Colonial Pictures’ recreation of the CBS Newsroom circa November 22, 1963, the day Walter Cronkite broke the news to the nation that John F. Kennedy had been assassinated. Courtesy of Colonial Pictures.
The CBS Newsroom is in a frenzy. Phones ring and jangle the metal desks, pencils scribble down notes for the upcoming News Bulletin, chalk flies across the blackboard recording reporters and place, cigarettes are lit, inhaled, and then the smoke is expelled, adding to the frenetic haze, and two clocks tick on the wall – one displaying Eastern Standard Time, the other Central Standard Time.
If it were 1963, in the center of it all would have sat the man, Walter Cronkite, who would break the news to the nation that John F. Kennedy was dead. But this is 2013 and not the CBS Newsroom. Instead, we are in a classroom at the General Society of Mechanics & Tradesmen on West 44th Street. The room has been transformed into a replica of the CBS Newsroom circa Cronkite’s fated words by Colonial Pictures. Headed by writer/producer/director Alastair Layzell, who considers himself lucky to have worked with Cronkite at the end of his career, the reconstruction serves as the set centerpiece for Colonial Pictures’ upcoming film, One PM Central Standard Time.
While there have been many movies and documentaries retelling JFK’s assassination, Layzell hopes that this film will show a different angle that hasn’t been covered ad nauseum before. One PM focuses on the hour and eight minutes after Kennedy was shot in Dallas before the official announcement of his death. In the mayhem, reporters like Cronkite faced tremendous challenges: great confusion and mixed information. No one was quite sure whether the president was alive or how badly he was injured, and no one wanted to go on the record saying JFK had died without concrete information.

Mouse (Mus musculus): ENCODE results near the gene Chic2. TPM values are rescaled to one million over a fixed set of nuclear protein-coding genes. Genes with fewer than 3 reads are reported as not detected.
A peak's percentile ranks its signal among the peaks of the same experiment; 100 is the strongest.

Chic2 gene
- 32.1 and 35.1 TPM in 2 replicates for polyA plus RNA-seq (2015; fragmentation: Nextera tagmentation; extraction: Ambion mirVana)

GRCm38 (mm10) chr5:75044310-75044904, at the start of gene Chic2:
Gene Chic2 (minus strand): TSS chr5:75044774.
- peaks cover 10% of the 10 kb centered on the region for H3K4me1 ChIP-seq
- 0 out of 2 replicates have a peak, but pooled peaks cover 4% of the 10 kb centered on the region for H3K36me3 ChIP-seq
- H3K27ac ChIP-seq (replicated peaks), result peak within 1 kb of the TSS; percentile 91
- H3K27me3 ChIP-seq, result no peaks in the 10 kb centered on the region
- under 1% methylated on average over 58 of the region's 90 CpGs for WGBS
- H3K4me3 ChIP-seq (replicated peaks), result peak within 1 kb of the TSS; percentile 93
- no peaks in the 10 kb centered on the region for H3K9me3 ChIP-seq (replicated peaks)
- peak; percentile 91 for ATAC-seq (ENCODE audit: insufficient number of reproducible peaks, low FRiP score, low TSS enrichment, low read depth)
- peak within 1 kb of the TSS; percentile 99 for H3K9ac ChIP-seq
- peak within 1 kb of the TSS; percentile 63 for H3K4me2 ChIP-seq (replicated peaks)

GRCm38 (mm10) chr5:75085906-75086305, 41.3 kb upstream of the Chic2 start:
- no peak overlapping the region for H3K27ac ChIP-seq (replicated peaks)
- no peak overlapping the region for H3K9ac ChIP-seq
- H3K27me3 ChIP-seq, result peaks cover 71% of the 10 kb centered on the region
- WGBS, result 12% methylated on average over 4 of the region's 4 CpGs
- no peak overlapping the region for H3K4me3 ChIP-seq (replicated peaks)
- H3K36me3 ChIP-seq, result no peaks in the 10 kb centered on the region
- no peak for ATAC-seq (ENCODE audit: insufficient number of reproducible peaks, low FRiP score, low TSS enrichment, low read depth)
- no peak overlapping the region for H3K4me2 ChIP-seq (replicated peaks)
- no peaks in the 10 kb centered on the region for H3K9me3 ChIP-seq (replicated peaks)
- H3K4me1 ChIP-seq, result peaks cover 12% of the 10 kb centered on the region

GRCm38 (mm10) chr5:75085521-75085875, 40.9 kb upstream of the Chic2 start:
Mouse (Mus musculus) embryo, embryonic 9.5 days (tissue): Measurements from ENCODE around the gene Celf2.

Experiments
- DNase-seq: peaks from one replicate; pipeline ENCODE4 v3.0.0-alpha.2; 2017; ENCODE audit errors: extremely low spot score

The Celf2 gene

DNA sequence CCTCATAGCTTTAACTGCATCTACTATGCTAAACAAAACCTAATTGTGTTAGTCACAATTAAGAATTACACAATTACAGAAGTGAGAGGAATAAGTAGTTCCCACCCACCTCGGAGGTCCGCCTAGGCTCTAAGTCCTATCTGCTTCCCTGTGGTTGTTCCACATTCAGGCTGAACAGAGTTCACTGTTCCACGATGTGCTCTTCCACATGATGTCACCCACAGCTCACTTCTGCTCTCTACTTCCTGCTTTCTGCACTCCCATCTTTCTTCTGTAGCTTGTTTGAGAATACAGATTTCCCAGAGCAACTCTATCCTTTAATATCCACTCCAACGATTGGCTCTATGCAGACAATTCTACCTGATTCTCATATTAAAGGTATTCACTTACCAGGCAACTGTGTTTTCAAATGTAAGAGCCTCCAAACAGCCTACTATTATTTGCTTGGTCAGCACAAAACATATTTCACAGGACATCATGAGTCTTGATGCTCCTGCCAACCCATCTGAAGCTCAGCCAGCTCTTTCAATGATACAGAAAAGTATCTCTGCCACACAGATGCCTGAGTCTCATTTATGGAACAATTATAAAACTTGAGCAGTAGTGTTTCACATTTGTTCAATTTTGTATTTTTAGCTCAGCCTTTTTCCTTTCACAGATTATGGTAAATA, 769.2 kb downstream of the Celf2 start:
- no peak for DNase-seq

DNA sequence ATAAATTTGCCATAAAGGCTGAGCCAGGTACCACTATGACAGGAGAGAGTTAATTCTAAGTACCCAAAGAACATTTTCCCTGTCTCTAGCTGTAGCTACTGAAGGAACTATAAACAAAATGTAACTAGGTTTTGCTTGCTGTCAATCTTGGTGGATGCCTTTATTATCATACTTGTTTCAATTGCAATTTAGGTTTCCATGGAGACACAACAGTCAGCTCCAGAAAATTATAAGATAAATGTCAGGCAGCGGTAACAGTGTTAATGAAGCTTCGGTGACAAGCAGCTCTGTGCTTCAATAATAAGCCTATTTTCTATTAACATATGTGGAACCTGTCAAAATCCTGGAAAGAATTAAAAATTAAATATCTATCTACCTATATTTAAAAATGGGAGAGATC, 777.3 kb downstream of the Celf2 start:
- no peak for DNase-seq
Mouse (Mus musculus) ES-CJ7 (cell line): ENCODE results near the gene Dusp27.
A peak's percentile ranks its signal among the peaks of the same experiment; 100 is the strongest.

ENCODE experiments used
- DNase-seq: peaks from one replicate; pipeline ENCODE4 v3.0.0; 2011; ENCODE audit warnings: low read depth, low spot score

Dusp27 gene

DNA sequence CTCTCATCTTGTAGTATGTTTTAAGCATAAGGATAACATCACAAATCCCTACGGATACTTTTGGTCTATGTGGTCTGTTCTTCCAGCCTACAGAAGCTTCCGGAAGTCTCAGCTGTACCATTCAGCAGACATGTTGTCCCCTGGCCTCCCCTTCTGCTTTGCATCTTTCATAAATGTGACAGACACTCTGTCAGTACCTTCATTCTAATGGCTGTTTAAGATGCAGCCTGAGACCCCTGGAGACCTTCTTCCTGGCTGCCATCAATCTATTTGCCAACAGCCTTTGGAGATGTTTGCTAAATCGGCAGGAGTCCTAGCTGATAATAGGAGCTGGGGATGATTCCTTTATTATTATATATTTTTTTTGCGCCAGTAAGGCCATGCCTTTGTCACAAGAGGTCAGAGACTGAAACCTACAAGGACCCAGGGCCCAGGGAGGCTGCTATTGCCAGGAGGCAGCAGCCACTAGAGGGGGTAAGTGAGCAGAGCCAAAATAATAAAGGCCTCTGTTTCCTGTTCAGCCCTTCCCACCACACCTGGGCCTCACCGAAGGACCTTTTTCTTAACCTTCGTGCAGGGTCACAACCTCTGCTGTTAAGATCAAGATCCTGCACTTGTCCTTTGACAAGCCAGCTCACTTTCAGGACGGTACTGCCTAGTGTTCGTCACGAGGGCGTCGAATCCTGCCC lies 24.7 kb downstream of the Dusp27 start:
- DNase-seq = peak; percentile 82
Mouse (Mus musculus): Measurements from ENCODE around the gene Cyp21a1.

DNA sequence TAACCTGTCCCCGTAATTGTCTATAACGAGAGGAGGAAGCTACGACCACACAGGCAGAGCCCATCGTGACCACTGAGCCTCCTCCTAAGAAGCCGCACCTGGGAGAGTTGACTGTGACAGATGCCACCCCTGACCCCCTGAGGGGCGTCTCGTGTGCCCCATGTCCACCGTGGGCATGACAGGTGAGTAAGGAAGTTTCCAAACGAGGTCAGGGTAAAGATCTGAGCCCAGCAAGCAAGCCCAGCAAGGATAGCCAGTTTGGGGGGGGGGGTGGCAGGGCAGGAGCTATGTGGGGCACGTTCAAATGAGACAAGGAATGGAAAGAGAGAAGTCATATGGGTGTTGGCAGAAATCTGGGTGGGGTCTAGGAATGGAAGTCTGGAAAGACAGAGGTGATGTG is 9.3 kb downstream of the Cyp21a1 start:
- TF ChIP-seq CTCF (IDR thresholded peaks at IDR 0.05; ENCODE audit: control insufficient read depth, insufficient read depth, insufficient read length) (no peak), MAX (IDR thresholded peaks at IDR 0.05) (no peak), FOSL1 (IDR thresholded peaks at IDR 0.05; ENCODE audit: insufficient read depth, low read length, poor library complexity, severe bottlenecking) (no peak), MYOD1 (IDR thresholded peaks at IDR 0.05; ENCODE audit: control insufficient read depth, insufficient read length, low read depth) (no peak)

Cronkite, thanks to his journalistic gut and acknowledgement that it was (and is) very difficult to take back something reported inaccurately, waited until the deputy press secretary announced the tragic news before alerting the nation. This respect for the sentiments of the American people is one of the many reasons that “America had a love affair with Walter Cronkite,” as Don Hewitt, the late founder of 60 Minutes, said on CBS’s special Cronkite Remembered.
Because this love affair endures for many – especially in the worlds of journalism, politics, and film – Layzell was able to interview a tremendous cast of prominent characters to aid in the making of the film: Dan Rather, Bob Schieffer, Marvin Kalb, Marianne Means, and Bill Clinton to name a few. By casting all of the characters around Cronkite (eight actors in all), Layzell was able to keep Cronkite in the background or slightly blurred except at the end, when the film cuts to footage of the actual New Bulletin.
To see for yourself, tune in to PBS on Wednesday, November 13, at 10 pm.